It is gratifying to know that one’s jottings are of some help to other netizens. So here are the notings from the next and the most important destination of our Yatra-Rameshwaram.
Our train, Rameshwaram Express, left Trichy at about 11:00 pm. Now it was about 5:30 in the morning when, as anticipated, train got dead slow, and on seeing outside it looked like we were on a ship. I knew it was crossing the legendary Pamban bridge which connects the Rameshwaram island – the island of Shankh (Conch) shape – with the mainland. I woke up a few others to let them feel the thrill of a train-ride over sea, howsoever short.
Majestic View of Pamban Rail Bridge
I remember, when I first visited Rameshwaram with a band of boys about 12 years back, I was a bit scared over the thought that our train was passing over the sea and even if one coach derails, it would pull the entire train down along into the deep blue. It was the same train and we had boarded from Trichy only, except, it was a narrower, noisier and shakier, but decidedly more exciting metre-gauge then. This scare is probably the reason that no chance is taken and trains snail-pace over the phoenix. Yes, the original bridge built by the British in 1913 was devastated in a cyclone in 1964. Afterwards, Indian engineers erected the new alignment along what remained of the old bridge. This bridge lies by side of a much taller recently built road-bridge. The main attractions of the rail bridge are two lifting sections to let ships pass. This bridge was converted to broad gauge in 2007. We will come back to Pamban bridge.
We were on platform after half an hour long slow motion and got a push trolley (the big one) for our 21 items this time also as we did at Trichy and the came out to face the Auto cartel. Not much of a hassle though. Ours was the only major train coming into the temple town, that has no agriculture. Here also we were to face the same old story of 10:00am check in cycle of Hotel Tamilnadu and here also they helped us by providing an interim accommodation, so that we could finish our daily ablutions, by the time our regular rooms were available. We inquired about the Darshan and pop materialized Mr Guide cum Pandit from some so far unnoticed existence nearby. He told that he would facilitate the Darshan. We accepted his proposal and told him to come after an hour.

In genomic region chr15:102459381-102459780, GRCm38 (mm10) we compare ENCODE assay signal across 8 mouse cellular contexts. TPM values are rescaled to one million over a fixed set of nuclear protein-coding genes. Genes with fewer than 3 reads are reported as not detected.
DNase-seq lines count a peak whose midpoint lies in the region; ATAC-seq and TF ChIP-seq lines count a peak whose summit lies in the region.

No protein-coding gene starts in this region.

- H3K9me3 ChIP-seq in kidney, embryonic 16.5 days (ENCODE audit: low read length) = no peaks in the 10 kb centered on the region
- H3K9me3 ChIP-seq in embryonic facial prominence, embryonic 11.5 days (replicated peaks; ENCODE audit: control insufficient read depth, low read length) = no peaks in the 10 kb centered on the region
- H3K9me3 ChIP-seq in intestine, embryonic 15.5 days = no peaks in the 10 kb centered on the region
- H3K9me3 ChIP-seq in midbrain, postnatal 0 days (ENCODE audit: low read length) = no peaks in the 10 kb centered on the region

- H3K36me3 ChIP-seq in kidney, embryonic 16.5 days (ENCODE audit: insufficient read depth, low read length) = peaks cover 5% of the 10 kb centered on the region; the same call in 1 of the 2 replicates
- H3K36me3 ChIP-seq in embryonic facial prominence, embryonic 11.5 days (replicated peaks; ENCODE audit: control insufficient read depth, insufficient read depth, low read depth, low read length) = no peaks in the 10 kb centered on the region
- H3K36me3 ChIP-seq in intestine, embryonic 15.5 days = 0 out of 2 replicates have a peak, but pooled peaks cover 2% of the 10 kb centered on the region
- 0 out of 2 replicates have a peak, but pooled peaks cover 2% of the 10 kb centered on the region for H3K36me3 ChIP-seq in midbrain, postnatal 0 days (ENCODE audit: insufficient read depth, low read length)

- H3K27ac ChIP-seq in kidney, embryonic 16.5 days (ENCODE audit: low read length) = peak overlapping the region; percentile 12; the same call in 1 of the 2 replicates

We were in Rameshwaram, one of the holiest places. The place wherefrom the Rambhakt Vanar Sena built a bridge over sea to the Lanka. The place where Vishnu-incarnate Ram and his better half Sita had worshipped the Shiv. Could we find the Gilahari (squirrel) that had Master’s fingers caressing her? Or could we see the child APJAK hawking papers? Would we be able to locate the floating stones? Not sure, though sure that we shall be Kritkritya on seeing the Shivlingam that Sita Ram worshipped. But before that we would have to take bath from the water of 22, no less, wells after a sacred bath in the Agneetirtham, where Agni(fire) is said to have erupted from water to vouch for Sita’s purity. Jamane ko dikhana tha. Ram already knew.
So we were ready by the designated time(about 7:00am) with our change of clothes, to be worn after the 22 Snan (baths), in bags. Our guide, a sprightly man in early forties, took us to the Agneetirth, located near the TTDC complex. It is a very small beach formation, where the pilgrims bath before proceeding for the Rameshwaram temple, just about 100 meters away.
We took bath and were taken to the temple in wet cloths. We purchased entry tickets (about Rs 17 per adult) and were taken to the first kund. Since it was an early morning the place was not much crowded. Our guide would pull water in a small bucket and throw at us one by one. Saving our fresh clothes and Cameras was a challenge in such a watery atmosphere. As we proceeded through the 22 such ‘snans’, it was striking to note how water of every well was different in taste and temperature. By the time we reached the 22nd kund, having run around the entire compound, kids were shivering and the youngest one was in more pain. But then, no pain no gain. Perseverance is a priceless virtue. Tapa was an art of defeating the pain by numbing it down.
The 22nd kund was said to be as pure and pious as the Ganga of Benares. It indeed tasted very sweet. It was indeed some task to fetch water 14 times from each of the 22 wells and we were all appreciative of our Lungi clad guide. All the groups had their guide and I was wondering whether it would have been possible to do the 22 snan without the help of our guide. The guides were reluctant to pour water on anybody not part of their group.
After the Snan, we changed into fresh clothes, all of which were not dry. There are separate enclosure for changing for both the genders. Now our guide proposed us about the ‘Sankalp’ (pledge) and told us a few price options. We chose a moderate option of Rs. 351 per couple. He told us that this will cover a special Darshan in which we can sit near the deity and offer our ‘Puja’ in a relaxed manner. It sounded lucrative. He took us to a the outer compound where we all sat and a priest did the ‘puja archana’ for us. We were given the Gangajal and other items like Coconut and flowers for presenting to the Ramnathaswami.
Our guide took us to the inside of temple where long queues were present. We thought, ours is special and we won’t be standing in those when the guide told us to stand in ‘that’ queue for special Darshan. It was not moving and started from the very back of the main temple. We joined the queue and after about one hour we could enter the cage where we were asked to sit and we could see the Shining Deity of Ramanathaswami. The entire story of the temple is depicted by means of paintings placed on the walls in the waiting chambers, just before the entry to main front, where we were sitting.
We all went ‘natmastak’ (bowed) in front of Swamy and after about 5 minute rendezvous, were ushered out. The view was spellbinding. The chants filled the environment creating a trance like feeling. After this we went to see the Parvati temple, within the complex.